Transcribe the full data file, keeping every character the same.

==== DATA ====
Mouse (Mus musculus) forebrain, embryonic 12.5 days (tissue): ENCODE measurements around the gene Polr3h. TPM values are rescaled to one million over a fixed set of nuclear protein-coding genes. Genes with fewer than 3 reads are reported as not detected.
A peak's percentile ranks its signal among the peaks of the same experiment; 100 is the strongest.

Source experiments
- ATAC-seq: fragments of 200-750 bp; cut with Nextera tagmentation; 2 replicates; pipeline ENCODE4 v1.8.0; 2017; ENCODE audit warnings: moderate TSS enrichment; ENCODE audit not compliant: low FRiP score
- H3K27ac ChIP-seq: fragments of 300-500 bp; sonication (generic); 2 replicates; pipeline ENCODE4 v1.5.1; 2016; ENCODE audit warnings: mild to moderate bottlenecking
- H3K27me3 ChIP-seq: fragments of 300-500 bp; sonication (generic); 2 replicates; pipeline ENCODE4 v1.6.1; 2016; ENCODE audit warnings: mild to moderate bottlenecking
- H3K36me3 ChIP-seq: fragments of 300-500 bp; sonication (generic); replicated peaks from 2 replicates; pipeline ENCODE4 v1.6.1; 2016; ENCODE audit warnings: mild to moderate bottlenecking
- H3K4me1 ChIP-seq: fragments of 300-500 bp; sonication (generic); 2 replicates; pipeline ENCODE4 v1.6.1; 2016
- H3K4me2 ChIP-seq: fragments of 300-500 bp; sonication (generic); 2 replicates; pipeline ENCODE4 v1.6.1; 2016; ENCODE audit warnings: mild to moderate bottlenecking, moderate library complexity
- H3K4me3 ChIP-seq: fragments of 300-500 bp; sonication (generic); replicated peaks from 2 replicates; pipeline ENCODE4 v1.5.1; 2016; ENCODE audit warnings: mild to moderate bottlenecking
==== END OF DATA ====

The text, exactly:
Mouse (Mus musculus) forebrain, embryonic 12.5 days (tissue): ENCODE measurements around the gene Polr3h. TPM values are rescaled to one million over a fixed set of nuclear protein-coding genes. Genes with fewer than 3 reads are reported as not detected.
A peak's percentile ranks its signal among the peaks of the same experiment; 100 is the strongest.

Source experiments
- ATAC-seq: fragments of 200-750 bp; cut with Nextera tagmentation; 2 replicates; pipeline ENCODE4 v1.8.0; 2017; ENCODE audit warnings: moderate TSS enrichment; ENCODE audit not compliant: low FRiP score
- H3K27ac ChIP-seq: fragments of 300-500 bp; sonication (generic); 2 replicates; pipeline ENCODE4 v1.5.1; 2016; ENCODE audit warnings: mild to moderate bottlenecking
- H3K27me3 ChIP-seq: fragments of 300-500 bp; sonication (generic); 2 replicates; pipeline ENCODE4 v1.6.1; 2016; ENCODE audit warnings: mild to moderate bottlenecking
- H3K36me3 ChIP-seq: fragments of 300-500 bp; sonication (generic); replicated peaks from 2 replicates; pipeline ENCODE4 v1.6.1; 2016; ENCODE audit warnings: mild to moderate bottlenecking
- H3K4me1 ChIP-seq: fragments of 300-500 bp; sonication (generic); 2 replicates; pipeline ENCODE4 v1.6.1; 2016
- H3K4me2 ChIP-seq: fragments of 300-500 bp; sonication (generic); 2 replicates; pipeline ENCODE4 v1.6.1; 2016; ENCODE audit warnings: mild to moderate bottlenecking, moderate library complexity
- H3K4me3 ChIP-seq: fragments of 300-500 bp; sonication (generic); replicated peaks from 2 replicates; pipeline ENCODE4 v1.5.1; 2016; ENCODE audit warnings: mild to moderate bottlenecking